Nice Healthcare members request in-person meetings with medical professionals via an app. Submitted photo

Startup aims to provide Minnesota Nice health care

Updated: January 25, 2018 – 3:36 pm

Nice Healthcare co-founder likens company to delivery services

Thompson Aderinkomi says he started his company because health care isn’t so nice, especially not Minnesota Nice.

The Northeast Minneapolis resident is the co-founder of Nice Healthcare, a primary care provider that has drawn more than 3,000 members across the Twin Cities metro since launching last fall. Despite providing medicine, Aderinkomi describes Nice Healthcare as a tech company that aims to change the way health care is delivered by bringing medical professionals out of clinics and to your door or computer.

“This is like Amazon Prime for health care,” he said. “It’s the same medicine, just different delivery channels.”

Nice Healthcare is a membership-based health care service where members pay a flat annual or monthly fee and can schedule video or in-person visits with a licensed nurse practitioner. Like a pizza shop, Aderinkomi said, the company works within a delivery range — roughly 30 minutes outside downtown Minneapolis, its core delivery area — and its staff can write prescriptions, do blood tests and most things their counterparts in traditional clinics could do.

Aderinkomi, a medical economist and a former board member of MNsure, said he and co-founders Genevieve Swenson and Allison Nelson started the company as an alternative to a broken health care model built on high, unclear costs and a lack of customer service.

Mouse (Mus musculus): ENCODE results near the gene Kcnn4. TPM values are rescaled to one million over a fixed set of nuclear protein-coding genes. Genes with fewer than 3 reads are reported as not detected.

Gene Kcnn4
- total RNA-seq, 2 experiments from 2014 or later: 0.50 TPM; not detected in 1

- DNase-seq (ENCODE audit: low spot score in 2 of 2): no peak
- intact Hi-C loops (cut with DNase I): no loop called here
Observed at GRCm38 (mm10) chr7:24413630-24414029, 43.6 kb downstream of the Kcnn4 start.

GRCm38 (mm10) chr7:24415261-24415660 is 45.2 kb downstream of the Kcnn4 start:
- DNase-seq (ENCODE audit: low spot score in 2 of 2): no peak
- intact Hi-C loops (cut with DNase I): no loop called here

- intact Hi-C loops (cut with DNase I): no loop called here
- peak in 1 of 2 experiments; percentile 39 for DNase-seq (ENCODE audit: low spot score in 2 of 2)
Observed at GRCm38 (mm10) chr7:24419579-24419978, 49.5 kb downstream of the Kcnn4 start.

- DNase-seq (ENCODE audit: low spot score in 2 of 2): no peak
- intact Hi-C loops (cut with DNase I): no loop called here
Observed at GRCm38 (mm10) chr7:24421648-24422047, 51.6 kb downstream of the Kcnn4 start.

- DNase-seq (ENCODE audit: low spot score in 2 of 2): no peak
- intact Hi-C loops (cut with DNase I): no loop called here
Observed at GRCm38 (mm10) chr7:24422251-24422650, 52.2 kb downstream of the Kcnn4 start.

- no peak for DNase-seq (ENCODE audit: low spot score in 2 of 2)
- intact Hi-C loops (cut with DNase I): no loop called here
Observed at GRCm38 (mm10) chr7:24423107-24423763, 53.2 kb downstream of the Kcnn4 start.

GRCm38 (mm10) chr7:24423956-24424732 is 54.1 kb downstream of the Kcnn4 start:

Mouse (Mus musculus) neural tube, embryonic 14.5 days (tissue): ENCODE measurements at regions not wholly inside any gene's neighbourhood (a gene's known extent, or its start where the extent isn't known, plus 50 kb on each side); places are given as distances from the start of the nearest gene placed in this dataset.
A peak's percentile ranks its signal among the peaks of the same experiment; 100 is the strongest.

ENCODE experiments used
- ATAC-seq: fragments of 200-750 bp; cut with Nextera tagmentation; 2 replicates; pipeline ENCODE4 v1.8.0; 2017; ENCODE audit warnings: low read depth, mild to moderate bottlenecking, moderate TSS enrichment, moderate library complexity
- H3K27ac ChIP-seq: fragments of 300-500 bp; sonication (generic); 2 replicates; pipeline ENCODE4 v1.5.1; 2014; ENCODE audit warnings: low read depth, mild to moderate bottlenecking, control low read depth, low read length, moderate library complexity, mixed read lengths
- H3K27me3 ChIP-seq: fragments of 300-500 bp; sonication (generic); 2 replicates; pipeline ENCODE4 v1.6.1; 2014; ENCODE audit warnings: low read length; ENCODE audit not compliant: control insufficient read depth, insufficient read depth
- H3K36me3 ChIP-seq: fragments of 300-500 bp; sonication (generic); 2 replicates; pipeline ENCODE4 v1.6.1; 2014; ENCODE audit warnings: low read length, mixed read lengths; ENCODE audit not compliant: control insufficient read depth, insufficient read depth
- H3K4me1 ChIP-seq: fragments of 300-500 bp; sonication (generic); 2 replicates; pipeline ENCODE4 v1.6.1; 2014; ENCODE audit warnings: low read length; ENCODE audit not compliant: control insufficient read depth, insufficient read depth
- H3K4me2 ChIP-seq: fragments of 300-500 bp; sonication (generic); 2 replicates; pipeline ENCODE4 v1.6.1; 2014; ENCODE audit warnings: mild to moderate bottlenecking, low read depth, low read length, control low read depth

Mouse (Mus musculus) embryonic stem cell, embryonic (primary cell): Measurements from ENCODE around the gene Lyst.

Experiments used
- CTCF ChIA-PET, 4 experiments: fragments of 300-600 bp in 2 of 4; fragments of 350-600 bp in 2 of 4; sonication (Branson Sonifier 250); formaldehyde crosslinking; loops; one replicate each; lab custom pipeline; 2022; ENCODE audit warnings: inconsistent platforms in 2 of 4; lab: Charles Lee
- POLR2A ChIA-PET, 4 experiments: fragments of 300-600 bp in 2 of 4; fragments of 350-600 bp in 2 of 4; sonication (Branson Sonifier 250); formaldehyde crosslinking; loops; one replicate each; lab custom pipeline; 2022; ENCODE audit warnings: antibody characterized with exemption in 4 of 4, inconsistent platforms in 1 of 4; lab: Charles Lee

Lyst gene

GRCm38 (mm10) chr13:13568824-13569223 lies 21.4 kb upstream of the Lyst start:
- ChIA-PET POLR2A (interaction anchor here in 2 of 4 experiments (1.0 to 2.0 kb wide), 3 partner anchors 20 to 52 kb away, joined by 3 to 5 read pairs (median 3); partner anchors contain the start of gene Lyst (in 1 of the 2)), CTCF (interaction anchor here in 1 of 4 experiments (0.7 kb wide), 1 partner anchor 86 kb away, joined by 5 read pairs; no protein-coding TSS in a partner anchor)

Nice Healthcare is completely decentralized and doesn’t have offices or facilities. The roughly dozen or so staff work remotely. One employee even lives in Hawaii and telecommutes for regular staff meetings.

The company relies on a mobile partner for X-rays and — just like many clinics, Aderinkomi points out — a national reference lab for test results. Unlike delivery services, staff aren’t rated or tipped as memberships cover nearly all costs besides those for vaccines and additional services. Aderinkomi said they pay market-rate wages and because of their low overhead they can charge less than traditional clinics.

Offering memberships means they can plan how much staff to have available, Aderinkomi said.

“We maintain capacity to make sure all of our members can have same-day visits,” he said.

Nice Healthcare doesn’t take insurance and Aderinkomi is quick to say it isn’t an alternative to insurance, so members would still be penalized by the federal government if they didn’t maintain a plan.

In fact, many of the company’s users get memberships through their employer as a supplement to insurance. Relying on Nice Healthcare for routine visits may allow some to save money by moving to a high-deductible plan with lower monthly premiums.

“It’s the right thing to do because Nice Healthcare isn’t for catastrophic events… It’s for your regular, everyday health care,” he said.

Local companies like MN Air, ACR Homes of Roseville and Eden Prairie-based Parallel Technologies are among its clients. Aderinkomi said Nice Healthcare is especially popular in manufacturing where it’s difficult for employees to take time off.

Memberships are available in Minneapolis, St. Paul and Duluth. The company is looking to expand to southern Minnesota where Aderinkomi said people can forgo driving long distances into a clinic with a video visit. Aderinkomi also hopes to begin prescription deliveries later this year.

Memberships are based on household rather than families. They start at $59 per month for individuals, in addition to sign-up fees, and go up to $99 per month for households of as many as five. Additional members can be added to a plan for $40 per person per month.

With upfront contracts that can be cancelled at any time, Aderinkomi said their service is easier than signing up for a gym membership.

“Once people use it, they absolutely love it. They stop going to their clinic,” he said. “They can have visits with us anywhere, anytime.”